I’d leave that on - then you can switch back from the “Maximum Performance” power scheme and get your power saving back again more easily.

Leave it on in the BIOS. The idea here is to simply not deliberately overload the cores when processing audio by having more high priority threads than physical cores. (That said, I’ve never really tried but also never heard of anyone having issues leaving it on in BIOS)

Leave it on. Single threaded runs more efficiently in that there doesn’t need to be any synchronization of access across multiple threads. So for say a single plugin, single threaded might be better, but for a anything more complex everything will be a little less efficient - but still hopefully complete in a quicker amount of time thanks to the extra processing power of additional cores.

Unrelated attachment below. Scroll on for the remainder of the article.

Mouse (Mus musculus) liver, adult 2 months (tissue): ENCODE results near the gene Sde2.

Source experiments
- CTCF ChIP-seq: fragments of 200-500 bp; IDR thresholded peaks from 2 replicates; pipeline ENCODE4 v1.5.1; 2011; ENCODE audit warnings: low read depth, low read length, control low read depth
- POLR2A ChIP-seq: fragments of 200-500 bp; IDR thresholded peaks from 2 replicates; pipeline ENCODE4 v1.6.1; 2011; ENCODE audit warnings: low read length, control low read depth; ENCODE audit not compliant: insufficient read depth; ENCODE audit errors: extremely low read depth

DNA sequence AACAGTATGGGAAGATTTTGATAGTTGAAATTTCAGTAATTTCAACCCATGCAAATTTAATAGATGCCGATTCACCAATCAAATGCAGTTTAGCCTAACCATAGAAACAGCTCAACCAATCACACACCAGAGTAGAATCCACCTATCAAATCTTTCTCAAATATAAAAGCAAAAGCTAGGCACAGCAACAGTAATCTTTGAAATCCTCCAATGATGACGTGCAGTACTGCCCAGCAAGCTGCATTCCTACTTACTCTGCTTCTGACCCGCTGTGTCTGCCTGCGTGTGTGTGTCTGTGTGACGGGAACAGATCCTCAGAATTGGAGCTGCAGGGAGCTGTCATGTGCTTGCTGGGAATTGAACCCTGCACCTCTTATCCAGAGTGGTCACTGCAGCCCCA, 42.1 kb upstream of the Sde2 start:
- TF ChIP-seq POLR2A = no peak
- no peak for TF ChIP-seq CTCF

It’s just the “attributes” values under any keys that end in “dec35c318583”

That’s a good idea if those services are ones you’re having trouble with or you know aren’t needed.

I tried to avoid listing specific services in the book, because it just becomes a very tedious process of disabling services with no real explanation. My preference here is to run the LatencyMon tool and try to isolate issues specific services on specific machines.

I was also going to cover automating things like this in the book, but for the moment I just want to get all the information in one place and get it out.

Thanks again everyone.

1 Like

Page 2, “want ignore” probably needs a “to” somewhere.


Just out of curiosity, what does that VBscript look like, Rick? If LatencyMon does find some baddies, that would be handy to turn those on and off like you do there.


Thanks for those clarifications, Brad. This is great stuff to know! :smile: